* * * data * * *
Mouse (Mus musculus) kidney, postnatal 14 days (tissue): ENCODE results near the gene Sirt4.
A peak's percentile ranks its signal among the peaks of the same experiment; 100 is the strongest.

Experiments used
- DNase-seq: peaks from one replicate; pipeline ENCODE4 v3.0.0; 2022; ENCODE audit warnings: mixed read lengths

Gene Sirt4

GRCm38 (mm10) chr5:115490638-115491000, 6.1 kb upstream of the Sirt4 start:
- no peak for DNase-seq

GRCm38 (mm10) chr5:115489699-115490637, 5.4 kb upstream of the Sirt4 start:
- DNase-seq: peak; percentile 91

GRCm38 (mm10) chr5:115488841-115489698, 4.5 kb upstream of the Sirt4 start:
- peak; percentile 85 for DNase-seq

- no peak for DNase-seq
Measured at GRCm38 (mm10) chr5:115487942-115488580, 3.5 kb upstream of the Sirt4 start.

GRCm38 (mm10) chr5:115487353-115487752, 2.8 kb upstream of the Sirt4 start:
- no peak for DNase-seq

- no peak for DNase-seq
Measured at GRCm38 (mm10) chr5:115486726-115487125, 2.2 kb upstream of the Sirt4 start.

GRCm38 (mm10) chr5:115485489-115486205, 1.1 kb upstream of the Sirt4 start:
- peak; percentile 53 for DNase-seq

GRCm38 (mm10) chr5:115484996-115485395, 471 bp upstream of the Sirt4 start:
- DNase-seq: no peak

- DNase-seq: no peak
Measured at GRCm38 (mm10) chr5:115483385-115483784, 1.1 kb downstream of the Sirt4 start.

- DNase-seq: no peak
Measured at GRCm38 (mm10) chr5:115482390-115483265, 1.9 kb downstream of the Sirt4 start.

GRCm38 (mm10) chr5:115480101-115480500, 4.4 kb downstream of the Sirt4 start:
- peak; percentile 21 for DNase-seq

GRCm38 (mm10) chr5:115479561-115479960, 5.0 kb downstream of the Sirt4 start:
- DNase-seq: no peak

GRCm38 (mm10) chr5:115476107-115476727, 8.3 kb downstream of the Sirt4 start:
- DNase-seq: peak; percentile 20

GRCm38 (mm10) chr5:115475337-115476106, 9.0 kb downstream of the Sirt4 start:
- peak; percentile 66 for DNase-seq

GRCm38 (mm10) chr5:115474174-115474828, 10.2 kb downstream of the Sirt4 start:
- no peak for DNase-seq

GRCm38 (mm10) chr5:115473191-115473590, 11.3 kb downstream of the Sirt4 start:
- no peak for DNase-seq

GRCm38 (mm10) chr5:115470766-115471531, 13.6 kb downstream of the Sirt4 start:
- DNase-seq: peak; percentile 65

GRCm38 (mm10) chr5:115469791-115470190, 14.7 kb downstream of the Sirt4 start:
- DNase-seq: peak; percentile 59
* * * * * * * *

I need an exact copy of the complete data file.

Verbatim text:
Mouse (Mus musculus) kidney, postnatal 14 days (tissue): ENCODE results near the gene Sirt4.
A peak's percentile ranks its signal among the peaks of the same experiment; 100 is the strongest.

Experiments used
- DNase-seq: peaks from one replicate; pipeline ENCODE4 v3.0.0; 2022; ENCODE audit warnings: mixed read lengths

Gene Sirt4

GRCm38 (mm10) chr5:115490638-115491000, 6.1 kb upstream of the Sirt4 start:
- no peak for DNase-seq

GRCm38 (mm10) chr5:115489699-115490637, 5.4 kb upstream of the Sirt4 start:
- DNase-seq: peak; percentile 91

GRCm38 (mm10) chr5:115488841-115489698, 4.5 kb upstream of the Sirt4 start:
- peak; percentile 85 for DNase-seq

- no peak for DNase-seq
Measured at GRCm38 (mm10) chr5:115487942-115488580, 3.5 kb upstream of the Sirt4 start.

GRCm38 (mm10) chr5:115487353-115487752, 2.8 kb upstream of the Sirt4 start:
- no peak for DNase-seq

- no peak for DNase-seq
Measured at GRCm38 (mm10) chr5:115486726-115487125, 2.2 kb upstream of the Sirt4 start.

GRCm38 (mm10) chr5:115485489-115486205, 1.1 kb upstream of the Sirt4 start:
- peak; percentile 53 for DNase-seq

GRCm38 (mm10) chr5:115484996-115485395, 471 bp upstream of the Sirt4 start:
- DNase-seq: no peak

- DNase-seq: no peak
Measured at GRCm38 (mm10) chr5:115483385-115483784, 1.1 kb downstream of the Sirt4 start.

- DNase-seq: no peak
Measured at GRCm38 (mm10) chr5:115482390-115483265, 1.9 kb downstream of the Sirt4 start.

GRCm38 (mm10) chr5:115480101-115480500, 4.4 kb downstream of the Sirt4 start:
- peak; percentile 21 for DNase-seq

GRCm38 (mm10) chr5:115479561-115479960, 5.0 kb downstream of the Sirt4 start:
- DNase-seq: no peak

GRCm38 (mm10) chr5:115476107-115476727, 8.3 kb downstream of the Sirt4 start:
- DNase-seq: peak; percentile 20

GRCm38 (mm10) chr5:115475337-115476106, 9.0 kb downstream of the Sirt4 start:
- peak; percentile 66 for DNase-seq

GRCm38 (mm10) chr5:115474174-115474828, 10.2 kb downstream of the Sirt4 start:
- no peak for DNase-seq

GRCm38 (mm10) chr5:115473191-115473590, 11.3 kb downstream of the Sirt4 start:
- no peak for DNase-seq

GRCm38 (mm10) chr5:115470766-115471531, 13.6 kb downstream of the Sirt4 start:
- DNase-seq: peak; percentile 65

GRCm38 (mm10) chr5:115469791-115470190, 14.7 kb downstream of the Sirt4 start:
- DNase-seq: peak; percentile 59